Cervical Cancer

Cervical cancer is a type of cancer that occurs in the cells of the cervix — the lower part of the uterus that connects to the vagina.

How do you get cervical cancer?

Most cervical cancer is caused by a virus called human papillomavirus, or HPV. You can get HPV by having sexual contact with someone who has it. There are many types of the HPV virus. Not all types of HPV cause cervical cancer.

When exposed to HPV, a woman’s immune system typically prevents the virus from doing harm. In a small group of women, however, the virus survives for years, contributing to the process that causes some cells on the surface of the cervix to become cancer cells.

You can reduce your risk of developing cervical cancer by having screening tests and receiving a vaccine that protects against HPV infection.

What are the symptoms of cervical cancer?

Most women do not have any signs or symptoms of a precancer or early-stage cervical cancer. Symptoms usually do not appear until the cancer has spread to other tissues and organs. Or, the cause of a symptom may be another medical condition that is not cancer.

Any of the following could be signs or symptoms of cervical dysplasia or cancer:

  • Blood spots or light bleeding between or following periods
  • Menstrual bleeding that is longer and heavier than usual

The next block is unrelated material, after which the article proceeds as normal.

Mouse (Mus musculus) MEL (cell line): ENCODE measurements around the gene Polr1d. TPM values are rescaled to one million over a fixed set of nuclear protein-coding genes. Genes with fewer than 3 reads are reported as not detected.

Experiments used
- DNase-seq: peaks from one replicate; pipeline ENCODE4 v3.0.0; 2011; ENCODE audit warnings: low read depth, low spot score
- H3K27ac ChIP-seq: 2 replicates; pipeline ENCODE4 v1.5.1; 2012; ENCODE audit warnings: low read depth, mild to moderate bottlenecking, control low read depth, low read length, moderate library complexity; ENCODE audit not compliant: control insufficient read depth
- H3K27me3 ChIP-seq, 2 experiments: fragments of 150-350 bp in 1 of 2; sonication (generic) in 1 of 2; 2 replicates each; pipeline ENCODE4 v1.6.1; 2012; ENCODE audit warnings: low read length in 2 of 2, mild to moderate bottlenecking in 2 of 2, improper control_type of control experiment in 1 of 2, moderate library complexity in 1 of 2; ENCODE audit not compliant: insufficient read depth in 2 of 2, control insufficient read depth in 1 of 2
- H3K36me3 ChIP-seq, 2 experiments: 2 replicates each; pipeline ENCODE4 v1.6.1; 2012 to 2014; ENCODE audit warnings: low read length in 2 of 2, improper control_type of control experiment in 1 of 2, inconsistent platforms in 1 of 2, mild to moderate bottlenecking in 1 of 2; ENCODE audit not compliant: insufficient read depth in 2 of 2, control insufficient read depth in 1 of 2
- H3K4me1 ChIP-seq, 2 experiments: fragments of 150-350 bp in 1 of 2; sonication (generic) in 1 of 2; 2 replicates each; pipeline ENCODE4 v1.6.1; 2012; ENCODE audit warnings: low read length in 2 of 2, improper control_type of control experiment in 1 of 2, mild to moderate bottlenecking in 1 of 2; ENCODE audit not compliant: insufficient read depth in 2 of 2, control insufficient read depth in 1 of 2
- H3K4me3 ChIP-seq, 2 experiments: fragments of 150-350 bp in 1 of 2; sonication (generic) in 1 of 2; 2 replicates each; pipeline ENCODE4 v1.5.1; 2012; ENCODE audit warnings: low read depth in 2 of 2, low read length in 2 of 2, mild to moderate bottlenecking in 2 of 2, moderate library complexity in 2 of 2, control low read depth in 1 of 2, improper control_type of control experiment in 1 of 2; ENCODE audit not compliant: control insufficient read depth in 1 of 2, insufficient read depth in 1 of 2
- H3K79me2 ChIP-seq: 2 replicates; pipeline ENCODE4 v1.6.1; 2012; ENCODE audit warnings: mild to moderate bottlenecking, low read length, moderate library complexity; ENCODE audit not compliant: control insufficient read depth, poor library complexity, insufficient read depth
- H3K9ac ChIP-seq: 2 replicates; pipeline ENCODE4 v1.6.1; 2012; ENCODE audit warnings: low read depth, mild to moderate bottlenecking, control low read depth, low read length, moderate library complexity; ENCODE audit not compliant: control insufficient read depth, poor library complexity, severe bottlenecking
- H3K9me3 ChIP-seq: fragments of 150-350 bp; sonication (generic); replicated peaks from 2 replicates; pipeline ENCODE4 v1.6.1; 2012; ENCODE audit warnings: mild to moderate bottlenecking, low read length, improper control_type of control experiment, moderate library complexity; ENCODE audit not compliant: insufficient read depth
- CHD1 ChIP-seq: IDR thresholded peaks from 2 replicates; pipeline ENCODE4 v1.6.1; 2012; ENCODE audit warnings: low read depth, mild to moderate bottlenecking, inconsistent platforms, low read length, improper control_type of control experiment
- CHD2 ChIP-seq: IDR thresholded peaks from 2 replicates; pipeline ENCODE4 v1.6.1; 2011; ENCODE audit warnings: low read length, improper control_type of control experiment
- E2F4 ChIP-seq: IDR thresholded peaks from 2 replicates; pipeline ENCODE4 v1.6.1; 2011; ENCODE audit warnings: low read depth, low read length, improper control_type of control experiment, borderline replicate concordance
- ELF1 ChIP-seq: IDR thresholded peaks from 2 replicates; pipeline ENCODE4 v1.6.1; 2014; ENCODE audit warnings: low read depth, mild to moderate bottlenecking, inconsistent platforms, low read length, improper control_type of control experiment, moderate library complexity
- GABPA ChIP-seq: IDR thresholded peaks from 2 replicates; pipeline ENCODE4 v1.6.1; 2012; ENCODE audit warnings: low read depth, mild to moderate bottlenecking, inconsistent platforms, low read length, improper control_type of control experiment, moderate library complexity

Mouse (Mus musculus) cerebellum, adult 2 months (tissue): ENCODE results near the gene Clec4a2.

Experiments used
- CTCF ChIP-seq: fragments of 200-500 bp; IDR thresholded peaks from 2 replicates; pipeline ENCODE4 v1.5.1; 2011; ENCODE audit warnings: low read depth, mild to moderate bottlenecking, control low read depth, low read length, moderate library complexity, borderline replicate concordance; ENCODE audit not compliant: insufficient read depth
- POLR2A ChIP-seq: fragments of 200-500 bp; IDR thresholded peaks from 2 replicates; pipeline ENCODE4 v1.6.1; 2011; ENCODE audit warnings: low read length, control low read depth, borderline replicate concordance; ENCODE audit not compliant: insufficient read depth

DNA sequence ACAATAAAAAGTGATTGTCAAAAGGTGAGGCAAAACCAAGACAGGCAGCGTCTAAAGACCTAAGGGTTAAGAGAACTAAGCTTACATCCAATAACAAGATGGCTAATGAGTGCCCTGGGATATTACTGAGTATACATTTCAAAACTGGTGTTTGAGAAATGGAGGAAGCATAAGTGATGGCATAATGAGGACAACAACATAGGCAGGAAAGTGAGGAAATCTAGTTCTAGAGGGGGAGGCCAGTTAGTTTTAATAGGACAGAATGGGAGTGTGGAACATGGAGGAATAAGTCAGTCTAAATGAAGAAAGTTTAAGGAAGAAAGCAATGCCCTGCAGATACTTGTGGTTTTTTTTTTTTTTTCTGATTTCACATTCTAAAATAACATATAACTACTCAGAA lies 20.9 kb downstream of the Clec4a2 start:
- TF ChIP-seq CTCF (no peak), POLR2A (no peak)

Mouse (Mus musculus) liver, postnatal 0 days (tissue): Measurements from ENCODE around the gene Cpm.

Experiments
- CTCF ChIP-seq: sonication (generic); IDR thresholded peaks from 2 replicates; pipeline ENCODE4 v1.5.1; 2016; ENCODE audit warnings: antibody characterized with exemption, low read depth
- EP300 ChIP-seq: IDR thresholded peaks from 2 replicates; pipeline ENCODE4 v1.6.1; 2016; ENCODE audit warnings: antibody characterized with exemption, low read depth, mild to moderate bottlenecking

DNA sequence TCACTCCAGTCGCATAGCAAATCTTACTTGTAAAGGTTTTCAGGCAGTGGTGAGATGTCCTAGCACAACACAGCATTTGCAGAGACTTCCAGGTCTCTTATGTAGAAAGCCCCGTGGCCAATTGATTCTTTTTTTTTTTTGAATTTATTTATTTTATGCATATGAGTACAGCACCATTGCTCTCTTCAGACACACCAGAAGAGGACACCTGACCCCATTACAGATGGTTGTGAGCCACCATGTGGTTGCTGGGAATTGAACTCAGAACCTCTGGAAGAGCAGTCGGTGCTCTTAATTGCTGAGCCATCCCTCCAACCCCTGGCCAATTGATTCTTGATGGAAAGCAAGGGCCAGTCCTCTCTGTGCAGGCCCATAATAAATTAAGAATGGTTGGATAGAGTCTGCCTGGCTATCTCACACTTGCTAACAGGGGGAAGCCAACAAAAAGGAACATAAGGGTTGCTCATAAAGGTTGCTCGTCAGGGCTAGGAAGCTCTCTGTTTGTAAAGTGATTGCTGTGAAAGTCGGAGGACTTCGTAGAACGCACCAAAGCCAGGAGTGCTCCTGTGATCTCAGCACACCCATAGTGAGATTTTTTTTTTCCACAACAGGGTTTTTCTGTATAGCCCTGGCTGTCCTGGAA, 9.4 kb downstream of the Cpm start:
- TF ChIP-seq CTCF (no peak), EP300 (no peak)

• Bleeding after intercourse, douching, or a pelvic examination
  • Pain during sexual intercourse
  • Bleeding after menopause
  • Increased vaginal discharge

Any of these symptoms should be reported to your doctor. If these symptoms appear, it is important to talk with your doctor about them even if they appear to be symptoms of other, less serious conditions. The earlier precancerous cells or cancer is found and treated, the better the chance that the cancer can be prevented or cured.

How detect cervical cancer?

As part of a pelvic exam, you should have a Pap test. During a Pap test, the doctor scrapes a small sample of cells from the surface of the cervix to look for cell changes. If a Pap test shows abnormal cell changes, your doctor may do other tests to look for precancerous or cancer cells on your cervix.

How cervical cancer is treated?

Patients with cervical cancer are most often treated surgically with a hysterectomy (removal of the uterus and cervix). Different types of hysterectomy might be recommended based on the extent of the cervical cancer. Surgery may be performed with an open incision in the abdomen, or using a minimally invasive technique, such as laparoscopy or robotic gynecologic oncology procedures.

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about

DR Chitrathara K

HOD & Senior Consultant in Surgical & Gynaec Oncology. VPS Lakeshore Kochi
Specialized in gynecological, urological, and breast cancer surgeries.

  • Actively participated in the development of surgical oncology as a separate speciality in Kerala
  •  First lady Urologist of Kerala.
  • Started Kerala's first Gynaecological Cancer Surgery unit at Regional Cancer Centre, Thiruvananthapuram in 1993 & urological oncology in 2009.
  • Authored malayalam book “ Sthreekalile Arbudam-Ariyendathellam” published in 2014 by DC books
  • Editor of the following books - Ovarian Cancer (2008), Cervical cancer (2010) and Uterine Cancer (2015).

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